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St. Francis' Convent

What to see in Susa, Torino, Piedmont


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the origin of the convent was attributed by tradition at the same Friar Francis, but this reading is not supported by the documents. According to legend the first Friars Minor, in the company of the Holy, stood in the city of Susa, guests of Beatrice of Geneva, wife of the Conte di Savoia Thomas I. In this occasion Francis would have donated to the noblewoman, as a sign of acceptance of a land where establish their own community, a sleeve of the poor habit; this relic is today preserved in the church of the Friars Minor Capuchin to Annecy, after being hosted for a long period in the Sainte Chapelle of Chambéry.

The Franciscan convent of Susa acquired soon after an important role both in the religious and civil and had the characteristic of being a foundation "abnormal", because it is located in a locality situated within the Alpine region and not close to the same as had happened for other foundations of the area. Suppressed in the Napoleonic era, it was riaffidato with the Franciscan friars in 1899. These latter have definitively left in 2007 the house segusina and former convent now performs activity of acceptance for groups and individual pilgrims.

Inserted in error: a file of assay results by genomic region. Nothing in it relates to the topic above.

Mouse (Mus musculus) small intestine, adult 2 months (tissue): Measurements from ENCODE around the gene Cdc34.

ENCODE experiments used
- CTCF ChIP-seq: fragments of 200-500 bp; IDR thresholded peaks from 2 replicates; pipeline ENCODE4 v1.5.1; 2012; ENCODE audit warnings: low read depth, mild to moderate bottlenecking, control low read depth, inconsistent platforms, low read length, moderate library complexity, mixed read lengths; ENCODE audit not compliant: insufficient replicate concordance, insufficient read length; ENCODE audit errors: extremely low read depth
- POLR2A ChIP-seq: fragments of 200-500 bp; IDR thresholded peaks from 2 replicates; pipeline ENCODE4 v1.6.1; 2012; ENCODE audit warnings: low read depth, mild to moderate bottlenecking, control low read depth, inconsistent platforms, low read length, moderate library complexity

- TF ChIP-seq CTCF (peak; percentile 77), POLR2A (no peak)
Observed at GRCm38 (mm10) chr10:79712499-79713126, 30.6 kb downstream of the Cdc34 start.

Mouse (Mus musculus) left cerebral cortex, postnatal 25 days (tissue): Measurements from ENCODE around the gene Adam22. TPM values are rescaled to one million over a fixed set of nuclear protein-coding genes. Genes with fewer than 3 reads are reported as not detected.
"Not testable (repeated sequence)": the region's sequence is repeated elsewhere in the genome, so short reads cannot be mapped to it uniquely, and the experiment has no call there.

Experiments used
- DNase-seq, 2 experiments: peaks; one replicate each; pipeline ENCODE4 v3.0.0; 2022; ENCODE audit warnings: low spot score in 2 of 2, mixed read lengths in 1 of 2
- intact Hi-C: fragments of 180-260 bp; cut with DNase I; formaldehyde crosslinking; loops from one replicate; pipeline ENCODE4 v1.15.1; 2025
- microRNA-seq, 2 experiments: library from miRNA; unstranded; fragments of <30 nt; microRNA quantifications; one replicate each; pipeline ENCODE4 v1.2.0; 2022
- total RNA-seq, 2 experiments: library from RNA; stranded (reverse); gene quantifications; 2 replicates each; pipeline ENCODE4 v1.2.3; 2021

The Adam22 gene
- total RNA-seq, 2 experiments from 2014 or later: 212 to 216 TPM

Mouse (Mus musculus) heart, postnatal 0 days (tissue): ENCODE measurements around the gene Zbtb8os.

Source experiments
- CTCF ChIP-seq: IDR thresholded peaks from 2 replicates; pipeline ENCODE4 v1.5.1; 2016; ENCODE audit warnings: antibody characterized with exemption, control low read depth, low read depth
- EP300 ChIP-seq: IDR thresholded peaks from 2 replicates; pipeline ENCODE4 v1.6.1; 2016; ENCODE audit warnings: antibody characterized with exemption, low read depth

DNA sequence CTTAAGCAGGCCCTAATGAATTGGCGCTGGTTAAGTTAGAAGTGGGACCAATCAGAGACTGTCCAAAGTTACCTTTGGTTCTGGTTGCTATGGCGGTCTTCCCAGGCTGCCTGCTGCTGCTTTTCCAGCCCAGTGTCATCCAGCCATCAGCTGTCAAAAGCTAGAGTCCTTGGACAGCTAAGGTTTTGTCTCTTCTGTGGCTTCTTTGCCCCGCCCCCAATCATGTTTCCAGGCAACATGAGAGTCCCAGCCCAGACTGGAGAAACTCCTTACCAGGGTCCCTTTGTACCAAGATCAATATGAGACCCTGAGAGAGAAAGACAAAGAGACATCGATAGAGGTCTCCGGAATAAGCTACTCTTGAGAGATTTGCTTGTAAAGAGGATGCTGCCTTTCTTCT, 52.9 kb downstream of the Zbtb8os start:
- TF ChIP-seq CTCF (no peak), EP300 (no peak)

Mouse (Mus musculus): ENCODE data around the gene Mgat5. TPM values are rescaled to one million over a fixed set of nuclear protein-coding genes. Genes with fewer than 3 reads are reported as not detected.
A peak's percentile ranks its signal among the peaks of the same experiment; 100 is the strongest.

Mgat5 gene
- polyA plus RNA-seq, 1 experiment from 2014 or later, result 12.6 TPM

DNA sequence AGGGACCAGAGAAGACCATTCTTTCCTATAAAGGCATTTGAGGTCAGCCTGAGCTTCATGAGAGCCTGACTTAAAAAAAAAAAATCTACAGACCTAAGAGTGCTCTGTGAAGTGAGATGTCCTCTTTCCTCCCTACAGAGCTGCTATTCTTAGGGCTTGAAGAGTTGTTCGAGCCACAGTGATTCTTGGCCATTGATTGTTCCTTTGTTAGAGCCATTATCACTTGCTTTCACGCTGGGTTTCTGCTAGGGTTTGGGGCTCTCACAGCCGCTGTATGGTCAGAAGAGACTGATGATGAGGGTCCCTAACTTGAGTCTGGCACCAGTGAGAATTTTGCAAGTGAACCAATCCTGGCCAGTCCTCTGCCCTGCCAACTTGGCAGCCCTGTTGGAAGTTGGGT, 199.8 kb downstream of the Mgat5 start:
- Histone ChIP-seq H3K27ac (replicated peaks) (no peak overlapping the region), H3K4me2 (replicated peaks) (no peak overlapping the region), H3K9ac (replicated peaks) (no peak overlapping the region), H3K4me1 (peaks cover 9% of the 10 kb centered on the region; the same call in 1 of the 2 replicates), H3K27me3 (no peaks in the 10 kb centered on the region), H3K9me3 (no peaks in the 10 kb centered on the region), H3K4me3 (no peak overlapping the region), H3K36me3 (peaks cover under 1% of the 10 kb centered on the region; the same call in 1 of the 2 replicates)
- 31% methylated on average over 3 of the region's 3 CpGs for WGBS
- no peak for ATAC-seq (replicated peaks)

Inside the church, the head of the right nave hosts a pictorial cycle of the XV century representing the Evangelists and the Apostles Peter and Paul, while the capitulary hall has a cycle with Franciscan saints and blesseds dating back to 1340-50, with an interesting depiction of Saint Francis receiving the stigmata. Finally, in the new sacristy are visible figures of the Virgin of La Maddalena and S. Bernardo, still partially under bland. In the header of the left aisle, the chapel said the chapel of the Crib, originally dedicated to funerary uses, presents a frescoed cycle of great interest, dating back to the XIV century and recently rediscovered and restored, dedicated to the theme of death and of salvation: particularly intense are depictions of the crucifixion and the cavalcade of three live and three deaths.

In the cloister greater, called San Francesco, are preserved ancient stone fragments, three epigraphs of the Thirteenth Century, three epigraphs of three hundred and two beautiful windows in terracotta fifteenth-century in Gothic style in Piedmont. On the side of the cloister adjacent to the church you can admire also fragments, recently restored, a fifteenth-century fresco depicting Saint Anne, the Madonna and Child and a male figure.

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